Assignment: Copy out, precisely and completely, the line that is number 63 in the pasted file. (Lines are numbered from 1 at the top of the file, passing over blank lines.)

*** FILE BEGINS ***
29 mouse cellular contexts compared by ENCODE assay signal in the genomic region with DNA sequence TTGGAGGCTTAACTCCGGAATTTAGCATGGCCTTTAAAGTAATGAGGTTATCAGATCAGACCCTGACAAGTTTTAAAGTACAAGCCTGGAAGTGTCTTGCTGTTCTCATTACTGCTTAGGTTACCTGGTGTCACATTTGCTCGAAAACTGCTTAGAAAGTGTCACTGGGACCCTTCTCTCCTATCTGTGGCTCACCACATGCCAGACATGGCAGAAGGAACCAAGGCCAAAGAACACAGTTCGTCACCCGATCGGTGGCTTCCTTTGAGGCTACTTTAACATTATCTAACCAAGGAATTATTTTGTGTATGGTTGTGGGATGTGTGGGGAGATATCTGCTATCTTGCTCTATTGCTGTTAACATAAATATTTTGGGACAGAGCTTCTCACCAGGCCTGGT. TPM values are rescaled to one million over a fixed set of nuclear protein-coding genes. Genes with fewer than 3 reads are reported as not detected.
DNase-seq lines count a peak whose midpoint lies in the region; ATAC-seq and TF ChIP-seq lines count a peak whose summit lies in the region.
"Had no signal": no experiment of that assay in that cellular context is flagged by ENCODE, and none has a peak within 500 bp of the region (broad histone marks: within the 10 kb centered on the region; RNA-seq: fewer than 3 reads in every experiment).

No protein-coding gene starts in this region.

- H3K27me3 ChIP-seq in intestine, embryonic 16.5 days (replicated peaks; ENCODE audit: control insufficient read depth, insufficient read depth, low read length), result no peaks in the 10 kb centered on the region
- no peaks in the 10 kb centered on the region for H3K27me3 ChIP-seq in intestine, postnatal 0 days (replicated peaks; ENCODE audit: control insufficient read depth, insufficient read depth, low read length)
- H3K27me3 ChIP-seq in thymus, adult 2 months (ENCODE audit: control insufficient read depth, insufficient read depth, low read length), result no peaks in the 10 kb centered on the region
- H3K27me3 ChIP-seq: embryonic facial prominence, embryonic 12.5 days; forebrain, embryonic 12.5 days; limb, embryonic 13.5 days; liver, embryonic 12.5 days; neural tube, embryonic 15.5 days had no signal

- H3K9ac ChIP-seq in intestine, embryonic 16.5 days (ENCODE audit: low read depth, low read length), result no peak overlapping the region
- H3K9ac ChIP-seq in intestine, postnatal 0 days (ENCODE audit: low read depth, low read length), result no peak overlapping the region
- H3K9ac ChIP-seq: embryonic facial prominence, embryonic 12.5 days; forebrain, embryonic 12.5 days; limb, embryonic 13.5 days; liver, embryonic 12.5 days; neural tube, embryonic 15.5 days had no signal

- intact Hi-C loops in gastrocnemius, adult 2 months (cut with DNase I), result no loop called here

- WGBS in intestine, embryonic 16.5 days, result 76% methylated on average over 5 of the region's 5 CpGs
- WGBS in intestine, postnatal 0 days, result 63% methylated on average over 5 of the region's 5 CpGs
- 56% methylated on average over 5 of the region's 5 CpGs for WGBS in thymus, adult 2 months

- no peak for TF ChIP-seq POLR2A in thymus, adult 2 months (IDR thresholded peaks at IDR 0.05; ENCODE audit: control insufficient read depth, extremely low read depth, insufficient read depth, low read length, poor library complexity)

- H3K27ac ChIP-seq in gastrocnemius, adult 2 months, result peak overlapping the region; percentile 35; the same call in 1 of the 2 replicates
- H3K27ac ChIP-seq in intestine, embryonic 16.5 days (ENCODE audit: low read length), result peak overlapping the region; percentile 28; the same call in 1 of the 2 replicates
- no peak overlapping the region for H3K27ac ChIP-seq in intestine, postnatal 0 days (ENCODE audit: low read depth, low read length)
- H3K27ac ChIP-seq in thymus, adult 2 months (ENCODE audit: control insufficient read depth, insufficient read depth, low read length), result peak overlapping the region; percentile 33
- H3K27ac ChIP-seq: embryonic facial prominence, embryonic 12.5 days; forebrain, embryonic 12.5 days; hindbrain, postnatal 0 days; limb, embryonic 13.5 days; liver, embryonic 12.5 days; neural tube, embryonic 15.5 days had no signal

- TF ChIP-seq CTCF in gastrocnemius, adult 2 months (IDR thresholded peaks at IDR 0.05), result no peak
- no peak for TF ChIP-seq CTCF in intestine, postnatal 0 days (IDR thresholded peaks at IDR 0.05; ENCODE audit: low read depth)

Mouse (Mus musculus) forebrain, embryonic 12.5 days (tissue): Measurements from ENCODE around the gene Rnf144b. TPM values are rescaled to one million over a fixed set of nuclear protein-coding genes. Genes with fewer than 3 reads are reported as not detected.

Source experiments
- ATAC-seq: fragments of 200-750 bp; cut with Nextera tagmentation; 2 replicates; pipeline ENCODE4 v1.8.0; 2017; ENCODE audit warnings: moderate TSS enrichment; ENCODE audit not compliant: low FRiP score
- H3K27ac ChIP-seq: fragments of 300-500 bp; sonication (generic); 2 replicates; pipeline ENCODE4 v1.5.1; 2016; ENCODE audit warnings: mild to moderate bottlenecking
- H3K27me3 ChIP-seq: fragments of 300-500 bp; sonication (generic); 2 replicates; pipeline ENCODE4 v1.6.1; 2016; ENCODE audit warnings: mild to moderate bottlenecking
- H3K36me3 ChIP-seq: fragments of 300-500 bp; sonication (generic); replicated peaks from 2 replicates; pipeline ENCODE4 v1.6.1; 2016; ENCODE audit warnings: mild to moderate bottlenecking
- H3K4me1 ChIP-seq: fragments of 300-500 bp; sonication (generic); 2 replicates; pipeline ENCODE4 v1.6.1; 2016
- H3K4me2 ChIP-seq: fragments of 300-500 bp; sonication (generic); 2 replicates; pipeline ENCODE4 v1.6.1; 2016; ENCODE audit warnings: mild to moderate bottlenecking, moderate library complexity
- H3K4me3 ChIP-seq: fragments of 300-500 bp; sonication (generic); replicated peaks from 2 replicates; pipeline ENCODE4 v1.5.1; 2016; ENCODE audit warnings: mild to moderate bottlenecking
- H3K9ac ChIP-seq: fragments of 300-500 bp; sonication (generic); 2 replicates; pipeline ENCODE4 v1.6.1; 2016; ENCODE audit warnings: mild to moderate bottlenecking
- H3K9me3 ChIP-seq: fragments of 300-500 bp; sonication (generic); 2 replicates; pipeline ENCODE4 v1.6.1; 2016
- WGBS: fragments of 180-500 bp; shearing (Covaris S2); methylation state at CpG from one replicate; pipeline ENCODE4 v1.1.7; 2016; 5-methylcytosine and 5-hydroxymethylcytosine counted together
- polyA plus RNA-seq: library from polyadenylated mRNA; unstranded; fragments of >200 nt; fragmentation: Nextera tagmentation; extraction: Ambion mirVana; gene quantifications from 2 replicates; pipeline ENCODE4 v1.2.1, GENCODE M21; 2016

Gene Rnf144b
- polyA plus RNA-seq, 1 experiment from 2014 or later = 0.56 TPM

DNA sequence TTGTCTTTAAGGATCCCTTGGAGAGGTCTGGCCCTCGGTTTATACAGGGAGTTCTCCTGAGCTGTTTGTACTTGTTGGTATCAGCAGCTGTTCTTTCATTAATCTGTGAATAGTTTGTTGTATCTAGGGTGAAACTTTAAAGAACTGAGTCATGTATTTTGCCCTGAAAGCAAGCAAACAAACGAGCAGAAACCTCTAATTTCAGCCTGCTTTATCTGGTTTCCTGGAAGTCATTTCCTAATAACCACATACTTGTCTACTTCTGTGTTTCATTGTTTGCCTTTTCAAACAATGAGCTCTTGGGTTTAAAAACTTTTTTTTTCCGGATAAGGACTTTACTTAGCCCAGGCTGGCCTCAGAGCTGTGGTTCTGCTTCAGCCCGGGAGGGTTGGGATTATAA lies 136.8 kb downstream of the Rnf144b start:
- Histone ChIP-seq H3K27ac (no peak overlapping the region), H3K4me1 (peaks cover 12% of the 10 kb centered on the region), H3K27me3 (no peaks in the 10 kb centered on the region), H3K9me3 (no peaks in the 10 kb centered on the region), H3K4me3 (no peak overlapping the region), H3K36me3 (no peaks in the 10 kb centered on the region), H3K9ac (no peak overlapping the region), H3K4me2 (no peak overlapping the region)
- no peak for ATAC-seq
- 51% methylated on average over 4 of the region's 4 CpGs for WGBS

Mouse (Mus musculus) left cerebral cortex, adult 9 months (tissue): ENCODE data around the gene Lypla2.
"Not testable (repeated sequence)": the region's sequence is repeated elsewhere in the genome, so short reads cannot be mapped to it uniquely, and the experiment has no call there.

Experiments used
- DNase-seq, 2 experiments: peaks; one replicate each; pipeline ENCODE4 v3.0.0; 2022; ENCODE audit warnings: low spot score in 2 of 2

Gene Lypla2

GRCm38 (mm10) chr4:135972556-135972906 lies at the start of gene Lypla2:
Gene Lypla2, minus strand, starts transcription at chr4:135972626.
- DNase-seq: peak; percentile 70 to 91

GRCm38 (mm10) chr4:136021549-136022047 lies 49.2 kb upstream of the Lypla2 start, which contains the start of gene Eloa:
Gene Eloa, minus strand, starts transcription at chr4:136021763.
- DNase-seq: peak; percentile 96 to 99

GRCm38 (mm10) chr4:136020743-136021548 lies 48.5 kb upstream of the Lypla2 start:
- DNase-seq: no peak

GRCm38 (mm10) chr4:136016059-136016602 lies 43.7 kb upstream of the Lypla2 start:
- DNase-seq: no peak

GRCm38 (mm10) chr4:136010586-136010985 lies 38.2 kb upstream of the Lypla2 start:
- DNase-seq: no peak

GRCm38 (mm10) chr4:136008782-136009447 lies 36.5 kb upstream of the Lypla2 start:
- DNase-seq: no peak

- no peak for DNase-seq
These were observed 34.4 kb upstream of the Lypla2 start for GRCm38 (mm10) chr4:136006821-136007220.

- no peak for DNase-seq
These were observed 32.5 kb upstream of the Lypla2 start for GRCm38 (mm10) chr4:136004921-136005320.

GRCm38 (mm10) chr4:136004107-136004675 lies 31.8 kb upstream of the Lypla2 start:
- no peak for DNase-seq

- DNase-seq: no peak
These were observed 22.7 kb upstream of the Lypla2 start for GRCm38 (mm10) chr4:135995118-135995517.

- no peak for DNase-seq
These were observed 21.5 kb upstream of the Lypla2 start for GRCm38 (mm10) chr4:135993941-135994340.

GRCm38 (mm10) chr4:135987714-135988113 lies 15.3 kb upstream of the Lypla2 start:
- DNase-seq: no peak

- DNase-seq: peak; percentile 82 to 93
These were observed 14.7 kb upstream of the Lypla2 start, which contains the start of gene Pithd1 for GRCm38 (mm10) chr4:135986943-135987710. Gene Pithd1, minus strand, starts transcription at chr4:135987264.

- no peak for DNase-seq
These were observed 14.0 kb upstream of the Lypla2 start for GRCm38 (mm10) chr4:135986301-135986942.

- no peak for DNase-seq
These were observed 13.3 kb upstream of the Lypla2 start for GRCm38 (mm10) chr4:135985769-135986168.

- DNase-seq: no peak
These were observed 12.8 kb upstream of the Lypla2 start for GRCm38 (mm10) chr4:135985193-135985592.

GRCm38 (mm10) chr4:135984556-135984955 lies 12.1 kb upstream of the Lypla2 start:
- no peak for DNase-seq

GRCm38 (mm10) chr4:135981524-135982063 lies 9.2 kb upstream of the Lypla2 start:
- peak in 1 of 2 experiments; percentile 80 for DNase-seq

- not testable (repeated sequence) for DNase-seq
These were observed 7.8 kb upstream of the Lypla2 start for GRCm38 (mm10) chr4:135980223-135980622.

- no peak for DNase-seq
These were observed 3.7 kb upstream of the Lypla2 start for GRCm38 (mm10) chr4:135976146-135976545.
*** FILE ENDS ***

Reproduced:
These were observed 34.4 kb upstream of the Lypla2 start for GRCm38 (mm10) chr4:136006821-136007220.